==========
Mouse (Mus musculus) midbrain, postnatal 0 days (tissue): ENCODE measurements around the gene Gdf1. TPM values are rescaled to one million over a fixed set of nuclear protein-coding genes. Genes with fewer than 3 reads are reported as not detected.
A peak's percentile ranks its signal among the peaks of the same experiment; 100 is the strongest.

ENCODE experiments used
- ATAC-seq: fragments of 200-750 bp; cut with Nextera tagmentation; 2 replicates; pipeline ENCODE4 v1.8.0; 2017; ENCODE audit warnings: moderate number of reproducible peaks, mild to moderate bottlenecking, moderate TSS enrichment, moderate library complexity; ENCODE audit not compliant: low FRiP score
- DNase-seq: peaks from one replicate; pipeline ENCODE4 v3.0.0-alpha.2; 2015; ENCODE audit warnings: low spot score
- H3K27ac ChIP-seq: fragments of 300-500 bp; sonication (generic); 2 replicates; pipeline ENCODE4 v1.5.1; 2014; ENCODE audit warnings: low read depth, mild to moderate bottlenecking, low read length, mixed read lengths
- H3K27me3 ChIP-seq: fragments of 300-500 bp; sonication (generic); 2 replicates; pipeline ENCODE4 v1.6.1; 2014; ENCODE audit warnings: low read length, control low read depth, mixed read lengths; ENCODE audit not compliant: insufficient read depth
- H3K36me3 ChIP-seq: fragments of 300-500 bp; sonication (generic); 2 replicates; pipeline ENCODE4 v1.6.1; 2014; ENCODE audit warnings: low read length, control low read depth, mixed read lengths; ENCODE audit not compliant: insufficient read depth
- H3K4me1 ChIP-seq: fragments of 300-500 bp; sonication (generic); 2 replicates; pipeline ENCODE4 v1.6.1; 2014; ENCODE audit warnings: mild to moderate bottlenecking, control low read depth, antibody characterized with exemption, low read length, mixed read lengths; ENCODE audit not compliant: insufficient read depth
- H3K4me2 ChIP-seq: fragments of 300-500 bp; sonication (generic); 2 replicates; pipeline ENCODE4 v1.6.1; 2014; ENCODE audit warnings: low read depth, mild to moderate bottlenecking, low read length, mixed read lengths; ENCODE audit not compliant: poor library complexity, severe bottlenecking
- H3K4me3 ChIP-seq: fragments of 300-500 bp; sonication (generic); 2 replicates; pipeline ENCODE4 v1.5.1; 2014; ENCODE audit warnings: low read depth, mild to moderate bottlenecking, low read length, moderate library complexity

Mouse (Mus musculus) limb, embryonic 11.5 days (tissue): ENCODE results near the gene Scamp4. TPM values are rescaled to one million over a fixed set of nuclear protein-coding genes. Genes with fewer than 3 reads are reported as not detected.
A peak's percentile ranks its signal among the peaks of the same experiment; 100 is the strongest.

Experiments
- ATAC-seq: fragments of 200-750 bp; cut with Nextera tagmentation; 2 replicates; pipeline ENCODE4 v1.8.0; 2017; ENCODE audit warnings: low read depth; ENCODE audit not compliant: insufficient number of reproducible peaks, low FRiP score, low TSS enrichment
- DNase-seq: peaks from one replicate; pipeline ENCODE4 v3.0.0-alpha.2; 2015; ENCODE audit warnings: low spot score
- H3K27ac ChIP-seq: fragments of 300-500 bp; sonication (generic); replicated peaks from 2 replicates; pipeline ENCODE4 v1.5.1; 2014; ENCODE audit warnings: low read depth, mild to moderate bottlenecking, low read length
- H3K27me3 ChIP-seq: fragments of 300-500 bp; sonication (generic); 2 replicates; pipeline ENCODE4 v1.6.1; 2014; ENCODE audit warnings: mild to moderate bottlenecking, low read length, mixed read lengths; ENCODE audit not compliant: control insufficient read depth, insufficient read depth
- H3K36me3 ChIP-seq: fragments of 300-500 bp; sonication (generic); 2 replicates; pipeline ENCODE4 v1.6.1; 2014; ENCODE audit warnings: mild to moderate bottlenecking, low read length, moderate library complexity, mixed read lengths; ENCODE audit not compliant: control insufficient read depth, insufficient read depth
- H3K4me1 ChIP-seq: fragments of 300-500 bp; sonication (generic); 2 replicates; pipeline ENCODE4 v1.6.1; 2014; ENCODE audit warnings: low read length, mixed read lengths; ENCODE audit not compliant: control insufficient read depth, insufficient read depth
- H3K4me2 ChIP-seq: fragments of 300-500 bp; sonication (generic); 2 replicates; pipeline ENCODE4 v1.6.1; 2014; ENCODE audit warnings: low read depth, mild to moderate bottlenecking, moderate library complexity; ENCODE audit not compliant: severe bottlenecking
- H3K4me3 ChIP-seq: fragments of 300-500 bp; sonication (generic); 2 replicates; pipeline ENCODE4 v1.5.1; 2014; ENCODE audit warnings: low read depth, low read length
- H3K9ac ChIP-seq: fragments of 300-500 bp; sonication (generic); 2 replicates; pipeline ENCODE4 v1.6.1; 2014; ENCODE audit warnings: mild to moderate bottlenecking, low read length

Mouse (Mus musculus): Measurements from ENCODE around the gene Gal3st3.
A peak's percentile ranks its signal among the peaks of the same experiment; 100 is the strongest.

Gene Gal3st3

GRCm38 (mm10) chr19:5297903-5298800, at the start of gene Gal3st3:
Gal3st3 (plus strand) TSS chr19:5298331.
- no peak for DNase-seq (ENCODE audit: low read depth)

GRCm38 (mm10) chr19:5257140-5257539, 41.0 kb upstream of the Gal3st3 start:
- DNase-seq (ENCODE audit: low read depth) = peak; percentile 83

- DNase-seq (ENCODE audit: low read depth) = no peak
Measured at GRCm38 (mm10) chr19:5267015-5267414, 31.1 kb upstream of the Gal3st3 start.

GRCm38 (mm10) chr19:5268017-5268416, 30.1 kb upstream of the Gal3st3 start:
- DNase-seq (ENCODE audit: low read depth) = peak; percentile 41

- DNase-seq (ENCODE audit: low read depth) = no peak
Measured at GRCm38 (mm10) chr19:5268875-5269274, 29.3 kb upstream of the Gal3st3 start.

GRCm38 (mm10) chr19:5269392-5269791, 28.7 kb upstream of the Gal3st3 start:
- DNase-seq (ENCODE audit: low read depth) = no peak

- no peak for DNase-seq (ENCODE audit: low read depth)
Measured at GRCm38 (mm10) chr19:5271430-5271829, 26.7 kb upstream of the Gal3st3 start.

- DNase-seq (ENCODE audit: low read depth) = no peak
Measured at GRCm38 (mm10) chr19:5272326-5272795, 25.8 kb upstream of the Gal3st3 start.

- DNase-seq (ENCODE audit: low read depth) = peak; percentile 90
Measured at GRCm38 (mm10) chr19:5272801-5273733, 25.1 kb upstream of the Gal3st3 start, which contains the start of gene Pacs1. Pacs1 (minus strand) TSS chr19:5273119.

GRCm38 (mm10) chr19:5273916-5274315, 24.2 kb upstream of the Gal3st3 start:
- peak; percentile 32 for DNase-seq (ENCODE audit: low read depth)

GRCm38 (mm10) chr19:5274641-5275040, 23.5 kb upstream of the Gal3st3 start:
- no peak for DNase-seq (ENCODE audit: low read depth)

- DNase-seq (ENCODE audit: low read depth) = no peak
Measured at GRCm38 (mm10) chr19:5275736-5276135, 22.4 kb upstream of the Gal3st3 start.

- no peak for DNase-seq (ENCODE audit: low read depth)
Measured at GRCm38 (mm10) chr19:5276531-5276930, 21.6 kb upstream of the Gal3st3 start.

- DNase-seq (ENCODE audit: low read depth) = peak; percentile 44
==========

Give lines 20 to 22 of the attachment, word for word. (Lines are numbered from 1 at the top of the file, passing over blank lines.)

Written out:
- H3K4me1 ChIP-seq: fragments of 300-500 bp; sonication (generic); 2 replicates; pipeline ENCODE4 v1.6.1; 2014; ENCODE audit warnings: low read length, mixed read lengths; ENCODE audit not compliant: control insufficient read depth, insufficient read depth
- H3K4me2 ChIP-seq: fragments of 300-500 bp; sonication (generic); 2 replicates; pipeline ENCODE4 v1.6.1; 2014; ENCODE audit warnings: low read depth, mild to moderate bottlenecking, moderate library complexity; ENCODE audit not compliant: severe bottlenecking
- H3K4me3 ChIP-seq: fragments of 300-500 bp; sonication (generic); 2 replicates; pipeline ENCODE4 v1.5.1; 2014; ENCODE audit warnings: low read depth, low read length